Predictive Preloading Strategy for Your Angular Bundles

Users want fast apps. Getting your JavaScript bundles to your browser as quickly as possible and before your user needs them can make a huge and positive impact on their user experience. Knowing how you can improve that experience is important.

One way you can improve user experience with your Angular apps is to strategically decide which bundles to preload. You control when your bundles load and which bundles load. This is why you should explore choosing a built-in or creating your own custom Angular preload strategy.

In this series we'll explore a few of your options for preloading Angular bundles.

Here are the articles in this series

Scouting Ahead

The "on demand" strategy preloads one or more routes when a user performs a specific action. You decide which action will cause a route to preload. For example, you could set this up to preload a route while a user hovers over a button or menu item.

You can create the custom OnDemandPreloadService by creating a class that implements the PreloadingStrategy interface, and providing it in the root. Then you must implement the preload function and return the load() function when you want to tell Angular to preload the function.

Notice the preload function in the class OnDemandPreloadService examines the Observable preloadOnDemand$. It pipes the observable and uses the mergeMap RxJs operator to switch to a new Observable. This new Observable's value depends on the local preloadCheck function.

The preloadCheck function checks if the preloadOptions (which comes from the original Observable) has a routePath that matches a route that has the data.preload property set to true. So here we are opting some of the routes into preloading and leaving some routes to be loaded when they are requested explicitly.

@Injectable({ providedIn: 'root', deps: [OnDemandPreloadService] })
export class OnDemandPreloadStrategy implements PreloadingStrategy {
  private preloadOnDemand$: Observable<OnDemandPreloadOptions>;

  constructor(private preloadOnDemandService: OnDemandPreloadService) {
    this.preloadOnDemand$ = this.preloadOnDemandService.state;
  }

  preload(route: Route, load: () => Observable<any>): Observable<any> {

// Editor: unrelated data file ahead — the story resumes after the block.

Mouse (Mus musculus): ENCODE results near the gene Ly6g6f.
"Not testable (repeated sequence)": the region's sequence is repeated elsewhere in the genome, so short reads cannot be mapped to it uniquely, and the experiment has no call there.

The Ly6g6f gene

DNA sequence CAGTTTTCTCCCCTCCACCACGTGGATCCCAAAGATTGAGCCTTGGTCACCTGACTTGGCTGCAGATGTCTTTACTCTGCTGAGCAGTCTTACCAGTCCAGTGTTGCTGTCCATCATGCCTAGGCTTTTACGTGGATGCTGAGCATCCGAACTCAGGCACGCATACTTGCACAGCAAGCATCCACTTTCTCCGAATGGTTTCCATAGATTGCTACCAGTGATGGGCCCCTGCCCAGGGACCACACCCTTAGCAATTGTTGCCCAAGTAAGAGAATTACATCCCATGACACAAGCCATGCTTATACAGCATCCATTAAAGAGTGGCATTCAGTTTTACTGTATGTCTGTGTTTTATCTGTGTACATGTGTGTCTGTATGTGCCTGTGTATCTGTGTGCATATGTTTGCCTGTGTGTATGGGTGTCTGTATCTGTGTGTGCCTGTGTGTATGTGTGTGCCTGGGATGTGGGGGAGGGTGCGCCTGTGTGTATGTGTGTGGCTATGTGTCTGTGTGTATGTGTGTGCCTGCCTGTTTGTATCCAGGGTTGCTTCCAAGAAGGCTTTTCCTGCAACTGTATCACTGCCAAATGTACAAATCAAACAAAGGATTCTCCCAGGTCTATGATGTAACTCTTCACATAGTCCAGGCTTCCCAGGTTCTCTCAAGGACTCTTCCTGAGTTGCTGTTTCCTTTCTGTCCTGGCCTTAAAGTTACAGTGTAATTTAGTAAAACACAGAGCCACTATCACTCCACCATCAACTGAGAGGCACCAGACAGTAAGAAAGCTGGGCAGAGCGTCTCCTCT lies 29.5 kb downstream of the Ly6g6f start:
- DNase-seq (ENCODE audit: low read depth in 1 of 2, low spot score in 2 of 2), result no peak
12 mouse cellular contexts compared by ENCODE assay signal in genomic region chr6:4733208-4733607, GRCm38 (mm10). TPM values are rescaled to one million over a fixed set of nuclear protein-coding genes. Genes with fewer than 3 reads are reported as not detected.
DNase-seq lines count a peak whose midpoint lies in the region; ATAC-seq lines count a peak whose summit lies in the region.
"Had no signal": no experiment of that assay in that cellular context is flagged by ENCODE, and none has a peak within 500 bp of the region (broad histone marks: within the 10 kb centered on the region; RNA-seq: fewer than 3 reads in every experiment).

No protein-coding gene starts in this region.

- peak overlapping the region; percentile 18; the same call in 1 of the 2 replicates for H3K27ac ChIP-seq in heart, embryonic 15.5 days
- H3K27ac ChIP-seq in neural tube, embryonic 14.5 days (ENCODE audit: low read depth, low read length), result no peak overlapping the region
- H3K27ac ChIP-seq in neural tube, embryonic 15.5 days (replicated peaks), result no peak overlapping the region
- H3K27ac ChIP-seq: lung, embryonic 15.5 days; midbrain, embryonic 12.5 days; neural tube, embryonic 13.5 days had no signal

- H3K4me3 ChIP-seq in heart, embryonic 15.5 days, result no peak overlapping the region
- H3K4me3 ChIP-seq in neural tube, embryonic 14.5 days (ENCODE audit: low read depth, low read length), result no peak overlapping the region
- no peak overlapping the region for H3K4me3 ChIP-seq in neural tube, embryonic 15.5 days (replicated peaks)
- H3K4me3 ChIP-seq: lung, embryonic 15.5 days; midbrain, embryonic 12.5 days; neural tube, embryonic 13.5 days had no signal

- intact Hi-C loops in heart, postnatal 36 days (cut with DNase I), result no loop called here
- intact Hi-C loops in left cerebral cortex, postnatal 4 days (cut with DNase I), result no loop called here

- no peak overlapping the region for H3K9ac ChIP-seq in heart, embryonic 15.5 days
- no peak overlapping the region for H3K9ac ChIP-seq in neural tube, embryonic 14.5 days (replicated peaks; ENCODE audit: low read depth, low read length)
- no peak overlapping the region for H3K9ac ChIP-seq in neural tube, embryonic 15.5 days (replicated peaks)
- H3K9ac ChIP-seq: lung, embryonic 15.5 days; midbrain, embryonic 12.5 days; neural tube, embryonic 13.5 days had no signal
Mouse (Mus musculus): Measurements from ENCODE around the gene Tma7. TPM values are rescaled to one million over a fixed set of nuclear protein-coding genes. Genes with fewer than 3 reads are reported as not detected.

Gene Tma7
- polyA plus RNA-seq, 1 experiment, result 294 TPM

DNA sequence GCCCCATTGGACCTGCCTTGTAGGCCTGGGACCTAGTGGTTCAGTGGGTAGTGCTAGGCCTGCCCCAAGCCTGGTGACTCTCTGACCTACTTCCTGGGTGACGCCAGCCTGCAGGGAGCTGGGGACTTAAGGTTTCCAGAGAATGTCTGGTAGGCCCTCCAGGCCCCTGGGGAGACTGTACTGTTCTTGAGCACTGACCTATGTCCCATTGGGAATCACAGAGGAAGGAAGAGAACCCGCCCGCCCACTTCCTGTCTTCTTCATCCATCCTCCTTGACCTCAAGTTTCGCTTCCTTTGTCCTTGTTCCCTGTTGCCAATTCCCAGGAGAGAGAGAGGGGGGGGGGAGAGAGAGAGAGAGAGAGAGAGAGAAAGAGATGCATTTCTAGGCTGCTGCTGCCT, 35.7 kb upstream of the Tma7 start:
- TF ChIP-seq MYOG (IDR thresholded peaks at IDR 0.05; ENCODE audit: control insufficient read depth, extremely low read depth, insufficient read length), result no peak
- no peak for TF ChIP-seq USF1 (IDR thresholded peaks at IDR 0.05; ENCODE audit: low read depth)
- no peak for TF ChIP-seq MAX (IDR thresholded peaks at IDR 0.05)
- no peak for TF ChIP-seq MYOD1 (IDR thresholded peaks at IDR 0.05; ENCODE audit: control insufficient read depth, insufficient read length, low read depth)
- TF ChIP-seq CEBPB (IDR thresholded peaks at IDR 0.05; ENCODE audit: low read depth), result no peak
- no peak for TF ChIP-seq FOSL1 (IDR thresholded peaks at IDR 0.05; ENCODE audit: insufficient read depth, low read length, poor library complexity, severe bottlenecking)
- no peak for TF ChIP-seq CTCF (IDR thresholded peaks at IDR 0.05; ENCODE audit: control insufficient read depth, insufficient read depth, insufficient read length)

return this.preloadOnDemand$.pipe(
      mergeMap(preloadOptions => {
        const shouldPreload = this.preloadCheck(route, preloadOptions);
        return shouldPreload ? load() : EMPTY;
      })
    );
  }

  private preloadCheck(route: Route, preloadOptions: OnDemandPreloadOptions) {
    return (
      route.data &&
      route.data['preload'] &&
      [route.path, '*'].includes(preloadOptions.routePath) &&
      preloadOptions.preload
    );
  }
}

Route Definitions

This strategy requires that you indicate which routes can be preloaded. You can do this by adding the data.preload property and set it to true in your route definition, as shown below.

export const routes: Routes = [
  { path: '', pathMatch: 'full', redirectTo: 'heroes' },
  {
    path: 'dashboard',
    loadChildren: () =>
      import('app/dashboard/dashboard.module').then(m => m.DashboardModule),
    data: { preload: true }
  },
  {
    path: 'heroes',
    loadChildren: () =>
      import('app/heroes/heroes.module').then(m => m.HeroesModule),
    data: { preload: true }
  },
  {
    path: 'villains',
    loadChildren: () =>
      import('app/villains/villains.module').then(m => m.VillainsModule)
  },
  { path: '**', pathMatch: 'full', component: PageNotFoundComponent }
];

Notice that the dashboard and heroes routes both have the preload.data property set to true. However, the villains route does not have this property set. In this scenario the heroes and dashboard have preloading enabled, but the villains would only load when the user navigates to this route.

Setting the Custom OnDemandPreloadService

Then when setting up your RouterModule, pass the router options including the preloadingStrategy to the forRoot() function.

@NgModule({
  imports: [
    RouterModule.forRoot(routes, {
      preloadingStrategy: OnDemandPreloadService
    })
  ],
  exports: [RouterModule]
})
export class AppRoutingModule {}

Deciding When to Preload